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Review: ‘Raising Renee’ Weighs Compassion & Responsibility In A Slight Documentary That Doesn’t Dig Deep Enough

Review: 'Raising Renee' Weighs Compassion & Responsibility In A Slight Documentary That Doesn't Dig Deep Enough

At what point does loyalty to family trump personal ambition, and is the decision to put all aspects of your life on hold, for the responsibility of caring for a sibling, always the right decision? These are the questions that emerge, and are partially addressed, in Steven Ascher and Jeanne Jordan‘s “Raising Renee,” a frustrating documentary that boasts the odd problem of being deeply intimate yet strangely distant at the same time.

The film centers on painter and professor Beverly McIver, a North Carolina native who moved to New York City and never looked back. She forged a successful career as both an artist and teacher, and in 2003 is savoring her first solo gallery show, as well as praise from Art In America critic Raphael Rubinstein. However, her mother Ethel asks that if/when she should pass on, that Beverly promise to care for her cognitively impaired sister Renee, whose mental development is on par with that of a child in third grade. Beverly agrees, and a few years later is finally forced to confront the life changing reality of taking in Renee, and finds herself questioning why she agreed to do it and how it will impact her life, particularly in terms of her professional and creative success.

But who is Beverly McIver, why should we care about her plight and in what ways is her life irrevocably changed? Unfortunately these are central queries the filmmakers never satisfyingly answer. Despite filming with Beverly for over six years, it’s this central figure who remains the most elusive, thanks to choices by the directors that are hard to understand. The film opens with Ethel and Renee visiting Beverly in New York to go to her art show — a series of evocative portraits of her mother and sister — and they are introduced to Rubinstein. It’s a cute scene with Renee giving the art critic one of her homemade potholders, which she churns out on a daily basis. But the filmmakers don’t seize the opportunity to talk to Rubinstein about the importance, impact or influence of McIver’s work. Nor do they ask Beverly’s relatives their thoughts about being hung up on the walls of an art gallery. And it’s this lack of asking hard or incisive questions that permeates and affects “Raising Renee” as a whole.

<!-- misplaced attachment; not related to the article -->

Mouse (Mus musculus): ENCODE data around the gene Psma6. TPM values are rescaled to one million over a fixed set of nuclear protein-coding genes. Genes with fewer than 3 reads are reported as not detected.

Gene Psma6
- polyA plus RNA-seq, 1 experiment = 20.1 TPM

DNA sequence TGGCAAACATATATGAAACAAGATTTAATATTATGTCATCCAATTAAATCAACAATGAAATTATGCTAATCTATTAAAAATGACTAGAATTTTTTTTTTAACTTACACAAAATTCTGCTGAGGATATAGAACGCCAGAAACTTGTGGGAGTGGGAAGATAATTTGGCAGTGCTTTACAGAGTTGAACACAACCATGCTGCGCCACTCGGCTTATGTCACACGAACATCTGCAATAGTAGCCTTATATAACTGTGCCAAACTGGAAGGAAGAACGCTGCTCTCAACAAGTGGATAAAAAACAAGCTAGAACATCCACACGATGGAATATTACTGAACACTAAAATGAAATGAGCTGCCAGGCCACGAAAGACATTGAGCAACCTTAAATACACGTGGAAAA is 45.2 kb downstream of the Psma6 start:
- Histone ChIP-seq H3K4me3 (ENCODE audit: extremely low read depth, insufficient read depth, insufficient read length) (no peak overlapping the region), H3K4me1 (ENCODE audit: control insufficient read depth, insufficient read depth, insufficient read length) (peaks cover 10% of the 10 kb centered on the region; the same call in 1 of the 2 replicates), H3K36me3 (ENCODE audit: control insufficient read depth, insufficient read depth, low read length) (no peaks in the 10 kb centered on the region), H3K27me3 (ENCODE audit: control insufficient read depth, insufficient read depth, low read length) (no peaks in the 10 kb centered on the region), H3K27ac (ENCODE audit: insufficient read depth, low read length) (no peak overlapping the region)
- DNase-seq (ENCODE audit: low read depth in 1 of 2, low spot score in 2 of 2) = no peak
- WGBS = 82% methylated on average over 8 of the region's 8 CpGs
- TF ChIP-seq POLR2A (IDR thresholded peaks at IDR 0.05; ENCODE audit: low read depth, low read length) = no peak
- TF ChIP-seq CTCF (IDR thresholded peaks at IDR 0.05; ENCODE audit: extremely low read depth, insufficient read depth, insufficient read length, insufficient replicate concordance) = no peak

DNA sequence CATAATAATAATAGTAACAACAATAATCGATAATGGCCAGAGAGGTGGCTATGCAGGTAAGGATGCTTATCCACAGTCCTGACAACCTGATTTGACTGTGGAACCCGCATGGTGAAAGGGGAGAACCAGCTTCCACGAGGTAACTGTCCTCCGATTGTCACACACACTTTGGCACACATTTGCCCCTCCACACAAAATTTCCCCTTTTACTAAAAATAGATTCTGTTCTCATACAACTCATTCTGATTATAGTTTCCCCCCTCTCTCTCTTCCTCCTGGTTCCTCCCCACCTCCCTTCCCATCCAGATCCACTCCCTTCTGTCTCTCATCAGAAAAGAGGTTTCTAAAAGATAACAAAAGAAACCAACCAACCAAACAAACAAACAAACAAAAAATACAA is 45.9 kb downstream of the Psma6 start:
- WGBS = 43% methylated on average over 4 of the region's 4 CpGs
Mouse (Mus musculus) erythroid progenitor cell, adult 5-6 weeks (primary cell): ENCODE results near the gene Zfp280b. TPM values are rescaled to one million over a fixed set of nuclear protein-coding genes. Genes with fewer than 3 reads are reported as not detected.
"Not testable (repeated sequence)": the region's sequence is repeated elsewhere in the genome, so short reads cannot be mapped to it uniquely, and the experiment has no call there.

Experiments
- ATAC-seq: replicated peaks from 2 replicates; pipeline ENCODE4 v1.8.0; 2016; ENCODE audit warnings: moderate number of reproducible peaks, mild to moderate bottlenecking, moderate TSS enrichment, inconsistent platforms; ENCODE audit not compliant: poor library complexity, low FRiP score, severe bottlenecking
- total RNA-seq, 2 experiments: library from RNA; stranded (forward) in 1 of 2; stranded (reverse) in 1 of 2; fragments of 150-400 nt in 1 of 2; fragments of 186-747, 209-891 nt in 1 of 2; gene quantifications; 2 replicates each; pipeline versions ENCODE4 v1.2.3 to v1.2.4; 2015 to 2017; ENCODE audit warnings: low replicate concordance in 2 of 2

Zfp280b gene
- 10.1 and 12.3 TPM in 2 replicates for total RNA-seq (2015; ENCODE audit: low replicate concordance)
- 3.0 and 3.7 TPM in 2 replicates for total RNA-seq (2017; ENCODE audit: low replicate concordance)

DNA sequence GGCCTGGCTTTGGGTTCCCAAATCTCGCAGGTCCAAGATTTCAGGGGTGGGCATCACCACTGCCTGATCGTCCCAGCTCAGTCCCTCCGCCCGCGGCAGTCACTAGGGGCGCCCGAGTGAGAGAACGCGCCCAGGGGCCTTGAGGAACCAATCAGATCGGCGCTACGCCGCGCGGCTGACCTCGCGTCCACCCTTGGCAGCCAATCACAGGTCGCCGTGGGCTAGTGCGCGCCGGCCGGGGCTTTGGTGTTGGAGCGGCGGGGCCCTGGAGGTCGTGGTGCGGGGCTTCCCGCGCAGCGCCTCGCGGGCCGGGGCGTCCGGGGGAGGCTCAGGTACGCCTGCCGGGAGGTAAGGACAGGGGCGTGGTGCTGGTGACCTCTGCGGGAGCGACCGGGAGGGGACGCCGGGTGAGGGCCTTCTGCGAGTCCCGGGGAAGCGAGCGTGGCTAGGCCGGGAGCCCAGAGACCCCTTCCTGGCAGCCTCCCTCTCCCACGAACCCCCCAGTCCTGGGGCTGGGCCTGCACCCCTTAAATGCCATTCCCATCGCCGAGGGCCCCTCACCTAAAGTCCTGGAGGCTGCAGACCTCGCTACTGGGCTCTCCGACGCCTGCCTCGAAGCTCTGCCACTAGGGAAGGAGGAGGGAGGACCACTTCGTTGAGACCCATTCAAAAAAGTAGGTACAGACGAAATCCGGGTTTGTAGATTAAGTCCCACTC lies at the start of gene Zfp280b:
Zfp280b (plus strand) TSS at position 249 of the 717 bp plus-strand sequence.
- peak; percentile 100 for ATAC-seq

McIver herself also stays mum on what kind of catharsis (or not) her paintings of her family bring her, or what she is trying to express. In fact, her relationship to her family warrants deeper exploration. As McIver notes, she is the only one of her family who isn’t religious and who got out of Greensboro as soon as she had the chance (citing the still palpable racism of the region as a motivating factor). Yet, no questions are asked of her mother or her other sister Roni about what they thought about this, or how it makes them feel. In another segment, Beverly laments that in her 40s, she longs to find a husband, but again this thought is left to drift as we learn little about her past relationships or how caring for Renee has impacted the prospects of finding a companion. But perhaps her biggest regret is leaving New York City to care for Renee just as her status in the art world was ascending. What could she have gained or where could she have gone if she had stayed? That speculation (or, again, insight from someone like Rubinstein) remains left to the viewer to cast.

In the footage we see in the all too brief, yet somehow still overlong 81 minutes, there appears to be an overly familiar relationship between the filmmakers, Ascher and Jordan, and Beverly, Renee and the rest of the family. And this (perceived) familiarity becomes an oversensitivity, which allows for the filmmakers to include a superfluous and unnecessary subplot about Beverly’s cats (really) over something (anything) else of more substance. Where are Beverly’s friends? What has been their perception of the changes (or not) in Beverly, whose main gripe about caring for Renee doesn’t seem to go further beyond mild irritation (for a rather charming interviewee, she seems adept at laughing off hard answers)? How did Roni feel that Beverly — who lives in New York by herself — was asked over her, and her church-going husband who live in Greensboro, to care for Renee? Did she feel that she couldn’t be trusted?

There is a myriad of complex emotions when it comes to caring for a disabled family member, but “Raising Renee” never mines them. The myopic view and insistence to stay strictly within the viewpoints of blood relatives Beverly and Renee prevents the film from having the kind of scope and perspective it so desperately needs. Instead, the second half of the film slightly shifts focus to Renee herself, revealing a couple of harrowing facts about her life, followed by a sweet, promising change in her situation that makes her future unbelievably brighter than it has ever been. And while “Raising Renee” reaches a warm conclusion, it’s hardly enough to gloss over the slightness of the film, one in which cats and hand knit potholders are used to cover the harder edges of a much more compelling story that’s never told. [C]

“Raising Renee” airs on HBO2 on Wednesday, February 22 at 8 PM.

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